Toronto residents step up to fund D-Day memorials
Published Friday, May 30, 2014 11:34AM EDT
A Canadian organization is still searching for funding for a series of planned memorials in honour of Toronto residents who died on D-Day, after the City of Toronto opted to not pay for the markers.
On June 6, 1944, thousands of Canadians took part in the Allied invasion of Normandy, France. It was an event that changed the course of history, and on that morning on June 6, 50 Torontonians lost their lives on Normandy's Juno Beach.
But this year, the city they called home failed to fund a memorial for those 50 soldiers.
The Juno Beach Centre Association planned to erect 359 markers on Juno Beach, one for each Canadian killed. In a letter to Mayor Rob Ford in March, the organization asked for "support in spreading the word about this important memorial initiative."
Similar letters were sent to several cities, including Calgary, Winnipeg and Nova Scotia.
"We sent out letters to every municipality where soldiers came from," Jenna Misener, executive manager of the Juno Beach Centre Association, told CTV Toronto from France. Other cities opted to pay for markers for their soldiers, but Toronto did not.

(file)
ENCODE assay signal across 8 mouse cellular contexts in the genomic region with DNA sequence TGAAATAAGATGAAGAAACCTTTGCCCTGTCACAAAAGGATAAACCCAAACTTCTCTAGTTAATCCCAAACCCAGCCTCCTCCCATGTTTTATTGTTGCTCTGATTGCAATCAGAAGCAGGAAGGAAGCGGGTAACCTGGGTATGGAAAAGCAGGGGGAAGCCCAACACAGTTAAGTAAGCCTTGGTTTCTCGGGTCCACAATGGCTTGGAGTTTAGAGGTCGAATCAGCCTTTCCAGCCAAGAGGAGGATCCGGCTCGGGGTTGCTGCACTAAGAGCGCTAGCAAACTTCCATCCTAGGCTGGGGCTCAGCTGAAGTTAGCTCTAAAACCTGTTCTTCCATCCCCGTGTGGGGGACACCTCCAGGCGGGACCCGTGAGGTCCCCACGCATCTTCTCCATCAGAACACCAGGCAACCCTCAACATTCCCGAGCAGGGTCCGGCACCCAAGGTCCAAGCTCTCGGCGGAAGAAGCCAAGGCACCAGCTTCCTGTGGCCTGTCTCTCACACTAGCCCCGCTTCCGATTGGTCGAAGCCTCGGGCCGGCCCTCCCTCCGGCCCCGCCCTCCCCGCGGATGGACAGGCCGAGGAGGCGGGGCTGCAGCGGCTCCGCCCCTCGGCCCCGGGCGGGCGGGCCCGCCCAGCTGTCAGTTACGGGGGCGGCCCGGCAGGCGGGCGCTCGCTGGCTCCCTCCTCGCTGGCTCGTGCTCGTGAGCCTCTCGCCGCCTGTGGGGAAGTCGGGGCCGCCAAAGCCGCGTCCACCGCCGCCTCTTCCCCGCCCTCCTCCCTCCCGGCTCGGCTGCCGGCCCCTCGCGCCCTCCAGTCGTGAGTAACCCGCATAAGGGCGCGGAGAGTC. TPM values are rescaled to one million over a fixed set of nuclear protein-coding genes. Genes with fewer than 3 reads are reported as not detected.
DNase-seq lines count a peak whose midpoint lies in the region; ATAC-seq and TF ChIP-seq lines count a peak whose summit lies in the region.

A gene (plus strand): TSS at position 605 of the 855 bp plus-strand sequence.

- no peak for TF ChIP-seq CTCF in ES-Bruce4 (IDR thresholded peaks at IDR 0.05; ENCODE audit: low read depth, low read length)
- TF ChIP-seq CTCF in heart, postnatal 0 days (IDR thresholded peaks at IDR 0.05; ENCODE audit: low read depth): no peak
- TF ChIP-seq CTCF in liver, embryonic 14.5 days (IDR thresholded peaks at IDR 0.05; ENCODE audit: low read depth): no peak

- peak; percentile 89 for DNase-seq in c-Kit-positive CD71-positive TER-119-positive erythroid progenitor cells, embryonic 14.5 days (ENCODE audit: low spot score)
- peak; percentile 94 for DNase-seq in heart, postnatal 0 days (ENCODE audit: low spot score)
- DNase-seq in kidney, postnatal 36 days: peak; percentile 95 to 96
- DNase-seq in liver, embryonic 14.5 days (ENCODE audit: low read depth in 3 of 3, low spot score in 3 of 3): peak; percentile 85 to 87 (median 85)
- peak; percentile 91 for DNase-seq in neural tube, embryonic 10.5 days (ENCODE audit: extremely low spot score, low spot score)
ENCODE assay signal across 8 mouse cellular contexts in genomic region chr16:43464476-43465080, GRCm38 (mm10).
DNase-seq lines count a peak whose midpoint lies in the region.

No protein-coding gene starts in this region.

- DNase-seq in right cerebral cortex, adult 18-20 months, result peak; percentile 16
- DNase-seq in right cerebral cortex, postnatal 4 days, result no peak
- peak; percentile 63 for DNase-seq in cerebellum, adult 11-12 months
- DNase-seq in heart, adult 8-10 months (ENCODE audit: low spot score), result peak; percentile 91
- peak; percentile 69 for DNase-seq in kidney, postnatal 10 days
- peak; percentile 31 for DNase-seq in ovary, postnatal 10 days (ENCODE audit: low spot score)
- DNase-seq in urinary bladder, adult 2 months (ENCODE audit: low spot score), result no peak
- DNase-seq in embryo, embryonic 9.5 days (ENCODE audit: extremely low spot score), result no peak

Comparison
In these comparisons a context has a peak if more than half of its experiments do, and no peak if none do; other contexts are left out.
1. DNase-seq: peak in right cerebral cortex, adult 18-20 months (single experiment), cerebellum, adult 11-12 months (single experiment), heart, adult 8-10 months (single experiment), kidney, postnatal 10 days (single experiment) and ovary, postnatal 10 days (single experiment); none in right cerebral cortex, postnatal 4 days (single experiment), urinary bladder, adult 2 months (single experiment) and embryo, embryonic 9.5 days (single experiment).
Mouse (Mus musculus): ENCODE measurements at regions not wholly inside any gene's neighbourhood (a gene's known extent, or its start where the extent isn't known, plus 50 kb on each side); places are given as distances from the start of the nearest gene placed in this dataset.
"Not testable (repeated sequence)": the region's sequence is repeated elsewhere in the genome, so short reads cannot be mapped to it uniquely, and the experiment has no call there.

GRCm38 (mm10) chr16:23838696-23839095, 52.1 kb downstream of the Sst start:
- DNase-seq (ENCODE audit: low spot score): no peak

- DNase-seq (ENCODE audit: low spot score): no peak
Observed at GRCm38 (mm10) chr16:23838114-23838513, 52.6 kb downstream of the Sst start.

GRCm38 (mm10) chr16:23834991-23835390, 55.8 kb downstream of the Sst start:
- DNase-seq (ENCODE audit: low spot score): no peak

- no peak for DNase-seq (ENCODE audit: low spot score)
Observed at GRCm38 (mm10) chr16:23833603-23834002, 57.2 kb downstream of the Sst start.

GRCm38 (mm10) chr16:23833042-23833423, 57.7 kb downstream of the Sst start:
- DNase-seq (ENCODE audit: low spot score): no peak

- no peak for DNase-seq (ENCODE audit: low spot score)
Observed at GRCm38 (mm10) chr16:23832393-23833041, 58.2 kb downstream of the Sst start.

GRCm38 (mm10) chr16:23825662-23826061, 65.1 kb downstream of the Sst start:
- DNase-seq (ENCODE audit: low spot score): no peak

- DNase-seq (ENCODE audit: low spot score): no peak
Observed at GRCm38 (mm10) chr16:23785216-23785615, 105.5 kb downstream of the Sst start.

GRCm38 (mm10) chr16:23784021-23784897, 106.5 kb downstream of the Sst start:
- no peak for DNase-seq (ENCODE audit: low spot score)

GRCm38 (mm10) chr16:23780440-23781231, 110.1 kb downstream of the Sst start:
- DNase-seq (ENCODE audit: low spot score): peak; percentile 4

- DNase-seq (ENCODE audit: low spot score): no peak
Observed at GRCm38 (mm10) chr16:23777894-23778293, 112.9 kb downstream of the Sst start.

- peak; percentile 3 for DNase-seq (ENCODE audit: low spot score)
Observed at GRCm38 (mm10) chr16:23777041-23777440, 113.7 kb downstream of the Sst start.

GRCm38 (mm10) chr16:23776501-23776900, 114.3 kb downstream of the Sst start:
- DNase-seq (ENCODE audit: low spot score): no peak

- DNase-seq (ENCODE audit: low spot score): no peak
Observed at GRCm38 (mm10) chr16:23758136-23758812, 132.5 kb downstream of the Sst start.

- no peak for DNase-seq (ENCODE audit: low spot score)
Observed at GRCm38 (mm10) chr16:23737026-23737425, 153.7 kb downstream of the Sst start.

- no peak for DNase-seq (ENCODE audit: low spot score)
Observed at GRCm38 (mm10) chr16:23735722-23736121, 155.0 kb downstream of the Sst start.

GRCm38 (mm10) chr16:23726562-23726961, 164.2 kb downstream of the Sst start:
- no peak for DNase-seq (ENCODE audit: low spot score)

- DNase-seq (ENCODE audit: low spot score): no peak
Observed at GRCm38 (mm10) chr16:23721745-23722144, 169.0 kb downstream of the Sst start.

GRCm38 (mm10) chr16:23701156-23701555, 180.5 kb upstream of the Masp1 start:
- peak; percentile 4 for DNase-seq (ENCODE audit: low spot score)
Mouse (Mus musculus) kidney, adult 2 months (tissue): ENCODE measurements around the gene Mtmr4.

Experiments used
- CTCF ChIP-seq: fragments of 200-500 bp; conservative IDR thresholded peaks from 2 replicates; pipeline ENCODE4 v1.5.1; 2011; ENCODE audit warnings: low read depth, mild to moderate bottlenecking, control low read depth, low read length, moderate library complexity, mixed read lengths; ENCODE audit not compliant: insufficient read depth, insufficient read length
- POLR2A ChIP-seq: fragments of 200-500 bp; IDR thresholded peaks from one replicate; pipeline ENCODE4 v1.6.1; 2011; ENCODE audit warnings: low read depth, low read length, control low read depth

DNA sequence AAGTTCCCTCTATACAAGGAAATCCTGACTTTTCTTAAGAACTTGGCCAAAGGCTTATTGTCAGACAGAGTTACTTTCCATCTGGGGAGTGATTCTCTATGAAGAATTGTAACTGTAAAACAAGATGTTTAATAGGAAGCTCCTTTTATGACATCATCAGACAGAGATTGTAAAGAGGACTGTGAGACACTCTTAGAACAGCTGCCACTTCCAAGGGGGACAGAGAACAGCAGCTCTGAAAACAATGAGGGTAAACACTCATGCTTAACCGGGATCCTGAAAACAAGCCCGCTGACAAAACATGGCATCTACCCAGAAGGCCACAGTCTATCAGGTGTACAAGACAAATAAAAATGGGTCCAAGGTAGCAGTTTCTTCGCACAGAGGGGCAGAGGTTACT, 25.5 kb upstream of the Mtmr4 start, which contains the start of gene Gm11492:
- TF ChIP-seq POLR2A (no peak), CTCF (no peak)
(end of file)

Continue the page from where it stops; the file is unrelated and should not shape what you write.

After sending a letter, Misener said the organization tried to follow up with the mayor, but when the news came in that Ford would be taking a leave of absence, the organization sent letters to every member of city council.
"We did get some response from a couple of councillors, but in the end, really, there wasn't any action," Misener said.
But the lack of funding hasn't changed the Juno Beach Centre Association's plans. "We were fortunate in that there were a lot of individuals and organizations that stepped up," Misner said.
"We're pleased with the response from Canadians."
Of the 50 memorial markers representing Toronto-area soldiers, so far 32 of them have been funded by individuals and organizations.
Each marker can be sponsored for a minimum donation of $500, and each sponsor will receive a tax receipt for their donation. Sponsors will also get an information package about the soldier on the marker they've paid for.
The markers stand about one metre tall and are embossed with a maple leaf. Each will hold a plaque with information about the Canadian it represents and a message of thanks from the sponsor.
The markers will stay on Juno Beach until November 11. Donations for additional markers can still be made through the organization's website.
The Juno Beach Centre Association has since been contacted by the office of the deputy mayor, but the city's response is unknown.
With files from CTV Toronto's Ashley Rowe